BHP, Rio Faulted by Barnett on Iron as Citigroup Sees $30s

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Colin Barnett
Colin Barnett, Premier of Western Australia. Photographer: Ron D'Raine/Bloomberg

The biggest iron ore miners including BHP Billiton Ltd. and Rio Tinto Group are pursuing a flawed strategy of boosting output into an oversupplied market and they should slow growth, the premier of Western Australia said.

“The signal’s going out to the market that there’s going to be ever-increasing amounts of iron ore available even at lower prices,” Colin Barnett said in an interview. “The market signal is wrong, and I believe the major companies have a flawed strategy. I don’t think it’s good business for them or their shareholders,” said Barnett, whose state includes the ore-rich Pilbara, where the bulk of Australian supply is concentrated.

Iron ore sank below $50 a metric ton this month as surging low-cost supply from Rio, BHP and Brazil’s Vale SA spurred a glut amid faltering Chinese demand. The federal government is contemplating a price as low as $35 in May’s budget, Treasurer Joe Hockey told the Australian Financial Review, while Citigroup Inc. and UBS Group AG cut forecasts. The slump is eroding government revenues in Australia and forcing smaller miners to shut, with Atlas Iron Ltd. saying on Friday it’s halting output.

“They should reschedule some of their production and give a signal to the market that, yes, we’ll cater to iron ore demand and we’ll cater for growth, but we’re not going to flood the market,” Barnett said in Singapore on Sunday. “If Rio and BHP come to me in the future, they will have to seek rights to expand their projects. I might say ‘yes’, I might say ‘no’.”

Citigroup’s Outlook

Iron ore demand in China is declining while expansion plans by the biggest miners remain intact, Citigroup said in a report received on Monday that cut price forecasts into the $30s. The bank sees export supply growth of more than 110 million tons in 2015, of which 68 million will come from Rio. UBS cut annual forecasts through 2019, according to its report.

Standard & Poor’s on Monday placed the credit ratings of eight iron-ore producers on “watch negative” after lowering price assumptions through to 2017. The companies include BHP, Rio, Vale, Fortescue Metals Group Ltd. and Anglo American Plc.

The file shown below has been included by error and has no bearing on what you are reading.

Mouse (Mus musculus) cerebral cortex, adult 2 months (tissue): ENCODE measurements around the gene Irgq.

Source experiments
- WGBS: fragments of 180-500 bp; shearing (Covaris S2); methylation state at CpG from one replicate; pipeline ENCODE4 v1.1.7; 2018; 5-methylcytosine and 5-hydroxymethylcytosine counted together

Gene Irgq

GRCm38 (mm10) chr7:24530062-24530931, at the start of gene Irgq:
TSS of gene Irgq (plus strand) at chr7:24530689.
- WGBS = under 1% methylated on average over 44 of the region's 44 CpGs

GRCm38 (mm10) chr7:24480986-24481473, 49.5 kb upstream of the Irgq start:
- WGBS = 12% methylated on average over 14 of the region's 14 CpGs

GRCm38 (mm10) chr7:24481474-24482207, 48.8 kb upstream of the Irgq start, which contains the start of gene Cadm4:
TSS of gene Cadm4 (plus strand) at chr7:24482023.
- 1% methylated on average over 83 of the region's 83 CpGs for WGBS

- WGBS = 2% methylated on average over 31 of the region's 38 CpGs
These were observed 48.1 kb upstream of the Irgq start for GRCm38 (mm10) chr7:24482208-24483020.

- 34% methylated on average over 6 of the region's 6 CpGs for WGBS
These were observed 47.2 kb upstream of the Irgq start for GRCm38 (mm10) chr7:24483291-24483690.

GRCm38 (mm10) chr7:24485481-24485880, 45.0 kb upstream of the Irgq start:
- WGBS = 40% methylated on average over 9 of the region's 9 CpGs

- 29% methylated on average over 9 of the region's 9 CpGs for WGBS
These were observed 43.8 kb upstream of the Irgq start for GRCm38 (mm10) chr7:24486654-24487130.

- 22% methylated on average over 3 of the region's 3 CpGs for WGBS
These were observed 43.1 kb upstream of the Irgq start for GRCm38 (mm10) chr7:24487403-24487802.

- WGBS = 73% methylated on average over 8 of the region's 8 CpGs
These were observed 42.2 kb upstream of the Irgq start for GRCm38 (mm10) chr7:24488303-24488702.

BHP declined to comment specifically on Barnett’s remarks, while highlighting statements made by its executives. Jimmy Wilson, head of BHP’s iron ore unit, said last month that increasing production while improving efficiency was aiding Australia’s competitiveness. Cutting output would penalize shareholders as supply would be made up by others, Wilson said.

Shareholders’ Interests

Rio flagged comments from Andrew Harding last month, when the head of iron ore said cutting supply or scaling back expansions wouldn’t be in shareholders’ interests. Chief Executive Officer Sam Walsh said in February if Rio reduced output, the forfeited supply would be made up by rivals.

Ore with 62 percent content at Qingdao advanced 2.7 percent to $48.82 a dry metric ton on Monday, according to Metal Bulletin Ltd. Prices declined to $47.08 on April 2, the lowest since 2005, based on daily and weekly data from Metal Bulletin and annual benchmarks for ore delivered to China compiled by Clarkson Plc. The commodity is 31 percent lower this year.

Hockey’s outlook for prices as low as $35 compares with $60 in December’s budget update and would mean about A$6.25 billion ($4.8 billion) less revenue a year, the report said. There seems to be no floor, the newspaper cited him as saying.

Barnett, 64, led his Liberal-National coalition to power in 2008, and his administration approved the expansion of the iron ore industry as Chinese demand spurred exports and prices. Iron ore peaked at $191.70 a ton in 2011.

Weakest Pace

Citigroup cut its price forecasts through 2020 by as much as 50 percent, according to its report. Iron ore may average $45 this year, down from a previous forecast of $58, analysts led by Ed Morse wrote. The commodity will average $36 in the third quarter and $38 in the final three months of the year. UBS cut its 2015 forecast to $50 a ton from $59, citing rising output.

Global seaborne supply will expand 8.2 percent this year, outpacing demand growth of 3.9 percent, according to Morgan Stanley. China, which buys about two-thirds of the iron ore transported by sea, saw growth last year at the weakest pace since 1990 and the economy will probably slow further in 2015.

China imported 80.5 million tons of iron ore in March, 18.5 percent more than February and 8.9 percent higher than a year earlier, according to customs data on Monday. The largest maker of steel buys from overseas to supplement local supplies.

Rio plans output of 330 million tons this year from 295 million in 2014, while BHP targets 225 million tons this fiscal year from 204 million. Vale expects to produce 340 million tons this year. Fortescue will maintain current output levels of 165 million tons, Chairman Andrew Forrest told the Financial Review.

While BHP and Rio shares fell on Monday, they’ve still outperformed iron ore this year. BHP lost 2.4 percent to A$29.42 by the close in Sydney, paring this year’s gain to 0.2 percent. Rio dropped 2.8 percent to A$55.30, and is 4.7 percent lower in 2015. Fortescue has slumped 35 percent this year.

“I do expect BHP and Rio to expand and have expansion plans, but not bringing it on too quickly,” Barnett said. “To bring on rapid expansion in a depressed market is just not good business. It’s not a good outcome.”

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